a millimeter wave antenna electronically coupled with the receiver, the antenna having a main lobe directed normal from the user when the user wears the housing; and
an audio speaker,
wherein the transmitter is configured to transmit the transmitted signal as a pulse and the signal processor is configured to measure a time of flight of the transmitted signal and reflected signal, the proximity calculated from the measured time of flight, and wherein the audio speaker is configured to sound upon generation of the indication.

3. The wearable proximity apparatus of claim 1, wherein the proximity comprises an approximate distance between the object and the wearable proximity apparatus, and wherein the approximate distance is measured based on one or more of: a strength of the reflected signal, a time of flight of the transmitted signal and reflected signal, or a Doppler effect associated with the transmitted signal and reflected signal.

4. The wearable proximity apparatus of claim 3, further comprising a plurality of transceivers, wherein the proximity further comprises an approximate direction between the object and the wearable proximity apparatus, wherein the approximate distance is measured based on a plurality of reflected signals that are received by the plurality of transceivers.

5. The wearable proximity apparatus of claim 4, wherein the computer-readable instructions, upon execution by the processor, further cause the wearable proximity apparatus to:

generate a motion vector for the object based on the approximate distance and the approximate direction; and
detect that the object is the potential obstacle based on the motion vector.

6. The wearable proximity apparatus of claim 5, wherein the computer-readable instructions, upon execution by the processor, further cause the wearable proximity apparatus to:

generate a second motion vector for a second object based on a second proximity of the second object;
determine that the second object belongs to the user based on the second motion vector; and
flag the second object as belonging to the user.

7. The wearable proximity apparatus of claim 1, wherein the computer-readable instructions, upon execution by the processor, further cause the wearable proximity apparatus to:

detect a second proximity of a second object;
receive a second signal transmitted from a second wearable proximity apparatus associated with the second object; and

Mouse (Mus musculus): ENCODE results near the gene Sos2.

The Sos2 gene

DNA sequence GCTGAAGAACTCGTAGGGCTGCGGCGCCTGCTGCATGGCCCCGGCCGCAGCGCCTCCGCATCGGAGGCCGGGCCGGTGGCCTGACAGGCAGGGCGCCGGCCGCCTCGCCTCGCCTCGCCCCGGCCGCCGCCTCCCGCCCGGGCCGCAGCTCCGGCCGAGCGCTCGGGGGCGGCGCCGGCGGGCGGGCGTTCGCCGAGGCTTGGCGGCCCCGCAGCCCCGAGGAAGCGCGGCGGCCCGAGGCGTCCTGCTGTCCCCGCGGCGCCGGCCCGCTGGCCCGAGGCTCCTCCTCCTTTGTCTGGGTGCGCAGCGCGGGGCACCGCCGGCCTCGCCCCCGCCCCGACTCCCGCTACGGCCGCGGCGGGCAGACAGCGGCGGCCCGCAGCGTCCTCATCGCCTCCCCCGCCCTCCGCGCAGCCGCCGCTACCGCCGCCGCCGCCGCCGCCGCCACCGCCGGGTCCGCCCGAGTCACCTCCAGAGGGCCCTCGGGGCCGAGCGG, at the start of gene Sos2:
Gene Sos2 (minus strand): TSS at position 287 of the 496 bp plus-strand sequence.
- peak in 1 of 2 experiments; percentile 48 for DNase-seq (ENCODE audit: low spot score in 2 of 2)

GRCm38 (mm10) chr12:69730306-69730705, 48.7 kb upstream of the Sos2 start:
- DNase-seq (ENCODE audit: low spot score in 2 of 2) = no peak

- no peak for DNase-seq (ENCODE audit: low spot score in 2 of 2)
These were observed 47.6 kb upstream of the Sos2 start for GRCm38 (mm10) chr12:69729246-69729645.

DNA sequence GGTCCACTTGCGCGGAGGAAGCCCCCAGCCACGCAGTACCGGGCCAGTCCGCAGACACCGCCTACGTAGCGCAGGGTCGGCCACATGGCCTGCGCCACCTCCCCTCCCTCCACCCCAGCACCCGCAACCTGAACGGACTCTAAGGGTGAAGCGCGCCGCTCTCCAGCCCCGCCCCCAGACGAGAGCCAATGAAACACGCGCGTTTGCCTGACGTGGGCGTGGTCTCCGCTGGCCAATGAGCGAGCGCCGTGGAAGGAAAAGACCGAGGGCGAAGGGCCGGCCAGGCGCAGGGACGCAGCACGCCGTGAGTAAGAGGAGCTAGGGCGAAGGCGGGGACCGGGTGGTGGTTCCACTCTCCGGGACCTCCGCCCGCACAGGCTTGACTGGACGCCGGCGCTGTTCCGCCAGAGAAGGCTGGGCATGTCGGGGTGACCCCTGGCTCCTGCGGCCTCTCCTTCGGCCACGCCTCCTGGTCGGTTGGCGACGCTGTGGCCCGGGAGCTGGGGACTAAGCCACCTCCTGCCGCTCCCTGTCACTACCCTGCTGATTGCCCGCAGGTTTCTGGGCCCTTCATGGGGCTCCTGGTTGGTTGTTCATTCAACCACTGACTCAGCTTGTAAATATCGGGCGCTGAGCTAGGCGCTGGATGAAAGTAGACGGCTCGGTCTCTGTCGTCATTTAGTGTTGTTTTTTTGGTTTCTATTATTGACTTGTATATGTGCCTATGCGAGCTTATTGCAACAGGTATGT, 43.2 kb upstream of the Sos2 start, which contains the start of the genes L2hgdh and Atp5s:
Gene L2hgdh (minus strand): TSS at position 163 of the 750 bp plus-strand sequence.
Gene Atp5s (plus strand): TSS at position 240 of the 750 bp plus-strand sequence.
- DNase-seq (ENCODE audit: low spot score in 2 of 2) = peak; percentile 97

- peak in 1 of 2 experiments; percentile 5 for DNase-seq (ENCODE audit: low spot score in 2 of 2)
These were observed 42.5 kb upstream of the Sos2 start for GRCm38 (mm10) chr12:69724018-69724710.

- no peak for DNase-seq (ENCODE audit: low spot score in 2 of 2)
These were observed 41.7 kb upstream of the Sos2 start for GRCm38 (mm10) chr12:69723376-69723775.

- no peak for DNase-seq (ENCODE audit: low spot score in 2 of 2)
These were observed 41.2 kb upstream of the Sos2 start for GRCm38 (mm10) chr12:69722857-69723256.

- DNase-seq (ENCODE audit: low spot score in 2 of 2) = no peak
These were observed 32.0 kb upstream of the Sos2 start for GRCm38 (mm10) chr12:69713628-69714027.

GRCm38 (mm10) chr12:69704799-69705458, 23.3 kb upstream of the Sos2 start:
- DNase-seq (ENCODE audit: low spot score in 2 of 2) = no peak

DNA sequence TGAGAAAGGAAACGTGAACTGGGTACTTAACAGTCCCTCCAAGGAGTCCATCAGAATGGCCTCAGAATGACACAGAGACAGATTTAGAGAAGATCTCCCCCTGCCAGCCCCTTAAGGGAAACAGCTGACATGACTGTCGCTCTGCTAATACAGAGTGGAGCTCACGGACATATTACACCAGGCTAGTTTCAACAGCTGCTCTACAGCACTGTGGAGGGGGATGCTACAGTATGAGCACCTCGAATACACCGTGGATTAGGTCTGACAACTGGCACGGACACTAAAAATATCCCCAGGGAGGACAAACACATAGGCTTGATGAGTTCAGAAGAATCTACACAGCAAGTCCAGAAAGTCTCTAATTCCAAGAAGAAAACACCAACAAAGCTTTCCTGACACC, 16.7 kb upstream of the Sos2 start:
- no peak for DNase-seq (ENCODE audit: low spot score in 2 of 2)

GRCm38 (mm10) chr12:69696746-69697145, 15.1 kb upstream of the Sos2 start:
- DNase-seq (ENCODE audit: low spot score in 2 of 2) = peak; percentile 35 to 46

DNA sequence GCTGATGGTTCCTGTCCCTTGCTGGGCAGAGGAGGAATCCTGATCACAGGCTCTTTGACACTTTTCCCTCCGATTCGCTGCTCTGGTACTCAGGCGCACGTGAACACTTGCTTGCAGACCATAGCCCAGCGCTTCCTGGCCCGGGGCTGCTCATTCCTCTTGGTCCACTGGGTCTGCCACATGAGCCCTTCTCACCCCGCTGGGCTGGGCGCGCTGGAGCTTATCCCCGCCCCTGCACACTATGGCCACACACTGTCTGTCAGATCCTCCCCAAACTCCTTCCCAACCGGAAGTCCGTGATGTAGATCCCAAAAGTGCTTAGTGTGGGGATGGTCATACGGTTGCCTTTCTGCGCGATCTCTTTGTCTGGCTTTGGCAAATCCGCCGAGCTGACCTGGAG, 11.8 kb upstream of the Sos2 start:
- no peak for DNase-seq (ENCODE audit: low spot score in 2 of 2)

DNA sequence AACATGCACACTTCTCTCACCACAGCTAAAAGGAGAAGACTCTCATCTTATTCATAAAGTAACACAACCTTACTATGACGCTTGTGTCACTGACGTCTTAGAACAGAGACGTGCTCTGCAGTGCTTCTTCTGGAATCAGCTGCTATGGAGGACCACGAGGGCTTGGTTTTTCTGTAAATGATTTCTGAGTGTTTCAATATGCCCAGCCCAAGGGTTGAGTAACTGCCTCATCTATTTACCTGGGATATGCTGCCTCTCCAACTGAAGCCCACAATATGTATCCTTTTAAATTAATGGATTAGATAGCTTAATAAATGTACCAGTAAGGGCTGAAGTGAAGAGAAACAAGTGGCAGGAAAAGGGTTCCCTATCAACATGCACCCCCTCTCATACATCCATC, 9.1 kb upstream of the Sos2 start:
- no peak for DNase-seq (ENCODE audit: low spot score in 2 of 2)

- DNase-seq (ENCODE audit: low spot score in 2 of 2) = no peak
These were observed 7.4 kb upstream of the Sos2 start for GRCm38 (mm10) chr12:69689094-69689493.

flag the second object as belonging to the user based on the second signal.

8. The wearable proximity apparatus of claim 1, wherein the transmitted signal is selected from a group of a radio frequency (RF) signal, an infrared (IR) signal, an acoustic signal, and a laser light signal, wherein the transmitter and the receiver are part of a proximity sensor of the wearable proximity apparatus, wherein the proximity sensor is selected from a group of an RF sensor, an IR sensor, an acoustic sensor, and a LiDAR sensor.

9. The wearable proximity apparatus of claim 1, wherein the computer-readable instructions, upon execution by the processor, further cause the wearable proximity apparatus to transmit the indication of the potential obstacle to a virtual reality headset over a data network configured to communicatively couple the wearable proximity apparatus and the virtual reality headset, wherein the data network comprises one or more of: a point-to-point data network or a local area network communicatively, and wherein the indication causes the virtual reality headset to present a message about the potential obstacle to the user.

10. The wearable proximity apparatus of claim 1, wherein the threshold is based on one or more of: a type of content presented at the virtual reality headset or a user preference stored in a profile of the user.

11. A proximity apparatus communicatively coupled to a virtual reality headset, the proximity apparatus comprising:

a transmitter configured to transmit a transmitted signal;
a receiver configured to receive a reflected signal based on a reflection of the transmitted signal from an object in a physical environment; and